Dulles served on the faculty of Woodstock College from 1960 to 1974, and at the Catholic University of America from 1974 to 1988. He was a visiting professor at the Gregorian University (Rome), Weston School of Theology, Union Theological Seminary (New York), Princeton Theological Seminary, Virginia Theological Seminary, Lutheran Theological Seminary at Gettysburg, Boston College, Campion Hall, Oxford, the University of Notre Dame, the Catholic University at Leuven, Yale University, and St. Joseph's Seminary, Dunwoodie. He was the author of over 700 articles on theological topics, as well as twenty-two books. In 1994, he was a signer of the document Evangelicals and Catholics Together.

Past president of both the Catholic Theological Society of America and the American Theological Society, and professor emeritus at the Catholic University of America, Dulles served on the International Theological Commission and as a member of the United States Lutheran-Catholic Dialogue.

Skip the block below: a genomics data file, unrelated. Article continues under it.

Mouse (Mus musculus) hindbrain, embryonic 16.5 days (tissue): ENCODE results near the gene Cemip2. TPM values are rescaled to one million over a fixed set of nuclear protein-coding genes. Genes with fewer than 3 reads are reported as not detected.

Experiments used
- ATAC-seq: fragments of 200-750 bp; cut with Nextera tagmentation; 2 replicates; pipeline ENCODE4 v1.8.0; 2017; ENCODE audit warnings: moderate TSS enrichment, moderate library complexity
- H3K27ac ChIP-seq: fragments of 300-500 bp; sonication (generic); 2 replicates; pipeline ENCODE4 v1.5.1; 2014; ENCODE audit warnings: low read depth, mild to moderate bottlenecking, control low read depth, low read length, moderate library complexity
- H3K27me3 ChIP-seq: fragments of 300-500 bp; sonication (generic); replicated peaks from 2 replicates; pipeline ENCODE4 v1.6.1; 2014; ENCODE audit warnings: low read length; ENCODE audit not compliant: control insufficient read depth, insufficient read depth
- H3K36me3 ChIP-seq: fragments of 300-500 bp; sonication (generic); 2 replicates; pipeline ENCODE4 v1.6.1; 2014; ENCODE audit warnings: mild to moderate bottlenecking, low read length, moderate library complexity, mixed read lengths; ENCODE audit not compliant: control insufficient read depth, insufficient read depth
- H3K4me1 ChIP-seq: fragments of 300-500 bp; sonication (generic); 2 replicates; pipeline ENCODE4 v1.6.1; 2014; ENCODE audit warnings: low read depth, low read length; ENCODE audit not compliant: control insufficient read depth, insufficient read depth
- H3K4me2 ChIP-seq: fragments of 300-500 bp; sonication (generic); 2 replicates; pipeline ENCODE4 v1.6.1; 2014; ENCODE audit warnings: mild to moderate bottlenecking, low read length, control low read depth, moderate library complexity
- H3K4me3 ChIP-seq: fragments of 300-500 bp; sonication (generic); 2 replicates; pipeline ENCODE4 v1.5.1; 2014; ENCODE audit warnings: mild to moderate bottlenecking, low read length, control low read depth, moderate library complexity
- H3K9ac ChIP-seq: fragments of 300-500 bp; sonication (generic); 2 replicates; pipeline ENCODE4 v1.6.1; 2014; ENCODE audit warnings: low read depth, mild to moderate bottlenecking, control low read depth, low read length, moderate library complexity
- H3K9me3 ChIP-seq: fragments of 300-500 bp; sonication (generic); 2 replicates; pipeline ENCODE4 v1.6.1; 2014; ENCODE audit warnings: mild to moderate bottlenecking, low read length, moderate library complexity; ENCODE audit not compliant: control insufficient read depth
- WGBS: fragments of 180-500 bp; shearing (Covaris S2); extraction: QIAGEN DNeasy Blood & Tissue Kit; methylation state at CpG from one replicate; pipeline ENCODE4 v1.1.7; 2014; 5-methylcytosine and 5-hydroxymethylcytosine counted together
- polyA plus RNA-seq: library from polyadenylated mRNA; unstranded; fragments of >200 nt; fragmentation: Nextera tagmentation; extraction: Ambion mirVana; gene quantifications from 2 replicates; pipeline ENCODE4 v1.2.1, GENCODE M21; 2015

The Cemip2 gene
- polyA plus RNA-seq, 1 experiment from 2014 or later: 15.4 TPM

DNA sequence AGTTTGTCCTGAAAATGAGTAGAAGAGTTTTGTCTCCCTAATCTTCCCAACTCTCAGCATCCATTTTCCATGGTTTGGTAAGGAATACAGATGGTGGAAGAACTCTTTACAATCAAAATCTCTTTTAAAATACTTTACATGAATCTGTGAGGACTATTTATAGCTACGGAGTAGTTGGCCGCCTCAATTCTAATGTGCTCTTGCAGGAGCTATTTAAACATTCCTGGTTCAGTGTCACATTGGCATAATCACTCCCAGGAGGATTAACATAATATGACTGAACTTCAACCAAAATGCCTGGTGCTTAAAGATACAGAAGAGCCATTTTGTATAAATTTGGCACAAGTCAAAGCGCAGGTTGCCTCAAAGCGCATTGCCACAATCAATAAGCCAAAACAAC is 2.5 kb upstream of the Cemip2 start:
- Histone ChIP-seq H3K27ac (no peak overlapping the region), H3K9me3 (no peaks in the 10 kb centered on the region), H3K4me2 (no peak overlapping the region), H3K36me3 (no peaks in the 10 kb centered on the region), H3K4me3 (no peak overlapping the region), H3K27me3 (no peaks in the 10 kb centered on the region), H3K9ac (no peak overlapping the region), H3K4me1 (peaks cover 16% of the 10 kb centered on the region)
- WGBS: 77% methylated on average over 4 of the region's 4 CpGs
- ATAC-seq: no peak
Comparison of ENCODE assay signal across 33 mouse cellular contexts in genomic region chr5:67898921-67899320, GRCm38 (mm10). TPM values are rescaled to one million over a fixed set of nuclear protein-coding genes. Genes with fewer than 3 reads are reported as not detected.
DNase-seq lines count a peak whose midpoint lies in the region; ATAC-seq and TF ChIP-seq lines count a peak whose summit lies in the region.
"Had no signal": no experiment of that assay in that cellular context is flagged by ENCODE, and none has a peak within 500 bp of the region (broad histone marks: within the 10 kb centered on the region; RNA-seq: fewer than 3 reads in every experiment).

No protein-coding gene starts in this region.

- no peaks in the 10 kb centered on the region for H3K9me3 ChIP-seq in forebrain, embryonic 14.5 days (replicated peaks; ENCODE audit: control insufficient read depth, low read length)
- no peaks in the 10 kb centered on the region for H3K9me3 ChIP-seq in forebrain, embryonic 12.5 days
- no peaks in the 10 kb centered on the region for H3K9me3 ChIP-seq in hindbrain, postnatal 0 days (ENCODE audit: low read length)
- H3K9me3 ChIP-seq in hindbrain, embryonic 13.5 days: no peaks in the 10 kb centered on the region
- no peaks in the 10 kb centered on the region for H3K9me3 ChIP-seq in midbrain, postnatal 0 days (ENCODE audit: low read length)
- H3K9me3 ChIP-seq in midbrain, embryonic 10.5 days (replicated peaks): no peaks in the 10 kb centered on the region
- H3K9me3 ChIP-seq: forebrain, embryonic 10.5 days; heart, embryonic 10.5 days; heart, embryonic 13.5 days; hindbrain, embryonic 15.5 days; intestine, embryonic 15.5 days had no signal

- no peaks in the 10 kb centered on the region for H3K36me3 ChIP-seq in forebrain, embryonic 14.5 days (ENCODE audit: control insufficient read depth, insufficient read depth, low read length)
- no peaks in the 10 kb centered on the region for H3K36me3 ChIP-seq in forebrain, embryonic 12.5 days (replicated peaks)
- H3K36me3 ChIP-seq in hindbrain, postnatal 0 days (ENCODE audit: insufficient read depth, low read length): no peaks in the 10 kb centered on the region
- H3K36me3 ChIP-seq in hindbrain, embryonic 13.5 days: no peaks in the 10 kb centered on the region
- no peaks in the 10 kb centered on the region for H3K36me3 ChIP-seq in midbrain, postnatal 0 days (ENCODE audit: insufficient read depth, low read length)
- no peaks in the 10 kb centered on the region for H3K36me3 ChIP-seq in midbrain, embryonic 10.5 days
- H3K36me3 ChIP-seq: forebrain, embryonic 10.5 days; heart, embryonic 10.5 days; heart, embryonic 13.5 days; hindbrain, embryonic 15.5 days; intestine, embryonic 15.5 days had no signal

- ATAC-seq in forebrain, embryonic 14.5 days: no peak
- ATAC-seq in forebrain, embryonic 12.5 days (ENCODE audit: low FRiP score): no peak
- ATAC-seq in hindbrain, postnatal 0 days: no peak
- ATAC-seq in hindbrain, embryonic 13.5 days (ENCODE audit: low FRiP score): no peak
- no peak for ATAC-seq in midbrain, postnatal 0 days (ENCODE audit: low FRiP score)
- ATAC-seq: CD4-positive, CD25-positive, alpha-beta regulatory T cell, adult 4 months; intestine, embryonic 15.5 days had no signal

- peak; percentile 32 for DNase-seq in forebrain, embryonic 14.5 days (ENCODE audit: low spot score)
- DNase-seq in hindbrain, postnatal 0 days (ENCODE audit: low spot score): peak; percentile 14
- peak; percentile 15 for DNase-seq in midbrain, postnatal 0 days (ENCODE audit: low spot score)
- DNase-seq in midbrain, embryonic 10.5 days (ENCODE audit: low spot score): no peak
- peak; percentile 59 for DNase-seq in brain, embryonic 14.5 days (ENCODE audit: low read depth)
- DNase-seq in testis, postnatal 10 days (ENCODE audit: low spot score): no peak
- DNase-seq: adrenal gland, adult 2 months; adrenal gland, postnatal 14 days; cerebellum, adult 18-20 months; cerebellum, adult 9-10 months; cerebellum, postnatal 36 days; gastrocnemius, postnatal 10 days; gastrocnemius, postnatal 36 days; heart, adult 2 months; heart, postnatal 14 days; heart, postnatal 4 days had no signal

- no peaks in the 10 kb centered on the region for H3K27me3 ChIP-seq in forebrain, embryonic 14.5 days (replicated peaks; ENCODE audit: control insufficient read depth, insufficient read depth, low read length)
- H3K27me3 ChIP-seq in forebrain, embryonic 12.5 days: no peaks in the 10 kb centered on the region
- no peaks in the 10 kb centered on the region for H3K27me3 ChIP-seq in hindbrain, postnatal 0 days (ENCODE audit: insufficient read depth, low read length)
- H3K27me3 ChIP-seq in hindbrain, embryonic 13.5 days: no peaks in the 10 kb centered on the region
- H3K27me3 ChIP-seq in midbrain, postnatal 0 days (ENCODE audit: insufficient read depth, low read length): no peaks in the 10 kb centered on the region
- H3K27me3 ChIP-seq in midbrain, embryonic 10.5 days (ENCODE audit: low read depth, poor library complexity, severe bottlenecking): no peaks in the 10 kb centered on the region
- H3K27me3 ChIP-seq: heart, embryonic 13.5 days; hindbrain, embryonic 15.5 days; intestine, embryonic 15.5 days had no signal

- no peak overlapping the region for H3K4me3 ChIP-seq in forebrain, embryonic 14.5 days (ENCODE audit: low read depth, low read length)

Dulles was critical of dual-covenant theology, especially as understood in the U.S. Conference of Catholic Bishops' document Reflections on Covenant and Mission.[5] He was a consultant to the Committee on Doctrine of the National Conference of Catholic Bishops.

Although Jesuits make a promise not to pursue ecclesiastical dignities and do not normally accept promotion within the Church hierarchy, Dulles was created a cardinal on February 21, 2001, by Pope John Paul II. He was not made a bishop, as is normally the case, as the pope had granted him a dispensation. His titular church and assignment was as Cardinal-Deacon of SS. Nome di Gesù e Maria in Via Lata. Because he had reached the age of 80 before becoming cardinal, Dulles was never eligible to vote in a conclave. Dulles became an honorary, non-voting member of the U.S. Conference of Catholic Bishops.